5. Preparing Employees for Shifts in Organisational Culture
Culture is an important component in collaborative innovation. Attempting to merge two separate identities into a single identity is neither the goal nor a necessity. Instead, finding ways to relate to each other creates an environment for working together as partners, and not as one symbiotic creature. Now that industries and disciplines are no longer as solid as they once were, firms are aware that they need partners in order to stay innovative and competitive. For collaborative innovation, more than likely the two partners will have different styles of operating, especially since one partner is a young firm and one partner is an established firm. Entrepreneurial firms tend to focus on completing things quickly, as popularised by the lean startup method. This could be a good influence for entrenched firms who have more layers of management and are used to requiring more time to implement a project, but in most cases, what the established firm can do to assist in successful collaboration is to be open about what they seek from collaboration.
In order to achieve their goals, an established firm needs to be comfortable about being more open about sharing competitive insights and information. Building trust goes a long way toward developing the potential of the partnership. The first step towards doing so is to work together to find common ground on the vision and strategic goals in the next three to five years that first made the case for partnering together. This essential step goes a long way toward eliminating apprehension or hostility about collaborating together. Ideally, each firm would look for ways they can help the other firm reach their goals, as well. These sessions will ultimately help build internal support for collaboration. Another idea includes employee exchanges, where employees from the startup and employees from the corporation switch positions to increase understanding of the other firm’s culture and way of working, as well as to gain business knowledge. Being ready to allow mistakes to happen and accept failures along with small wins will also keep a collaborative culture intact.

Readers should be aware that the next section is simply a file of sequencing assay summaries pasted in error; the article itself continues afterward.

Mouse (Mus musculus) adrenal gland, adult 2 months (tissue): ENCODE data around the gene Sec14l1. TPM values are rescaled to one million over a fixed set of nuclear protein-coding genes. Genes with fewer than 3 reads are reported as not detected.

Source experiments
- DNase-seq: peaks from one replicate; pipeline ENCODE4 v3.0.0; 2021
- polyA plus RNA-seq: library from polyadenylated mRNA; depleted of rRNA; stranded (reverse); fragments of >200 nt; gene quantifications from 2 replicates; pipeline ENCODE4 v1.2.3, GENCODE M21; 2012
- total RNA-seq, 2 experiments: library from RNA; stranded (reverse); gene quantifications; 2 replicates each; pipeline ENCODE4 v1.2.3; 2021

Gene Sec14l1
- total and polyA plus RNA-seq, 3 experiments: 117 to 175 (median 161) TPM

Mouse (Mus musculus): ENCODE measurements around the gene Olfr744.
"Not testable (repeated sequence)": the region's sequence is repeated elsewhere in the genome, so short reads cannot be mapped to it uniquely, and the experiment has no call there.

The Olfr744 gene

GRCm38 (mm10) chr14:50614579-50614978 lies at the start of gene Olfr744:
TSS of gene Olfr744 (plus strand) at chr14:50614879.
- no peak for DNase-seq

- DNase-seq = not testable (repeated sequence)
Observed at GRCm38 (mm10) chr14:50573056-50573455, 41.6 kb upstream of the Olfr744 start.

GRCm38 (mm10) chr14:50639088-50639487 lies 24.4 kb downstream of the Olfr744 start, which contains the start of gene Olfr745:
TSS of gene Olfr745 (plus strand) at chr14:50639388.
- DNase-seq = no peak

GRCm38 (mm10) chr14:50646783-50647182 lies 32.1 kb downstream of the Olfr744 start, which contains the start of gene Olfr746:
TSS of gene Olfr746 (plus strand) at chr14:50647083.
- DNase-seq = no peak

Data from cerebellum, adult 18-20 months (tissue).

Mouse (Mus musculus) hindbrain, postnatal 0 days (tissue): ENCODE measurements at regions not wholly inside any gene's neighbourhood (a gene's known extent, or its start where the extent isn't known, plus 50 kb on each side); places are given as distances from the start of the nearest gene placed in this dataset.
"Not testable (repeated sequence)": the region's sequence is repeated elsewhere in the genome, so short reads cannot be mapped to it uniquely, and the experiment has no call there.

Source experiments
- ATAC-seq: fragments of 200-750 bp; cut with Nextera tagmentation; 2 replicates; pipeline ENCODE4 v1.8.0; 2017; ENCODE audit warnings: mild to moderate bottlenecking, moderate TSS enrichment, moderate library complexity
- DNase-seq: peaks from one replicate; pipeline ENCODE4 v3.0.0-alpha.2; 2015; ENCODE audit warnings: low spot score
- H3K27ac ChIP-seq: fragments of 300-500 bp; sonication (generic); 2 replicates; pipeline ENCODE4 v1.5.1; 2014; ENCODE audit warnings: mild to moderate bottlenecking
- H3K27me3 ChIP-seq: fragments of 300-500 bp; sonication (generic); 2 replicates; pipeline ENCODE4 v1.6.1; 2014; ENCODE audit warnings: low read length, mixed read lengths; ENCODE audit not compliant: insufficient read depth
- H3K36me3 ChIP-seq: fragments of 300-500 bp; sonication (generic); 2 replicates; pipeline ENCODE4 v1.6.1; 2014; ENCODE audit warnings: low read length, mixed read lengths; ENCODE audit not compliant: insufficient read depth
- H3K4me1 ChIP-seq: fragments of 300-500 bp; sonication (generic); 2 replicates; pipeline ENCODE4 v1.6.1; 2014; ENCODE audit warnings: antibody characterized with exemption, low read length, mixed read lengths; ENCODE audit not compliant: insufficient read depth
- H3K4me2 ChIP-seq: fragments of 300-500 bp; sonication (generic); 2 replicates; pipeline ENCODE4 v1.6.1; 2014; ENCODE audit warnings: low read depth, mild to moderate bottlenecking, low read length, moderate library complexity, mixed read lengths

Public Policy Can Aid Collaborative Innovation
Public policy can help spur collaborative innovation by providing flexibility to markets. For businesses to thrive, public policy should provide a framework that facilitates businesses’ ability to run smoothly. In order to create the right framework, creating a conversation with multiple stakeholders will provide the necessary perspective on what businesses need, such as fiscal and legal structures that encourage rather than discourage collaborative innovation. For instance, patent registration is one area where policymakers can have a substantial effect for innovation. Patent costs are too high; patent attorneys and translation make up 94-99% of the cost; one way policy can lower costs is through simplifying the system and harmonisation. To create a multi-generational entrepreneurial outlook, policymakers can also use the classroom setting to create future entrepreneurs by teaching them the fundamentals of starting a business as well as how to become comfortable with risk-taking and with the possibility of failure.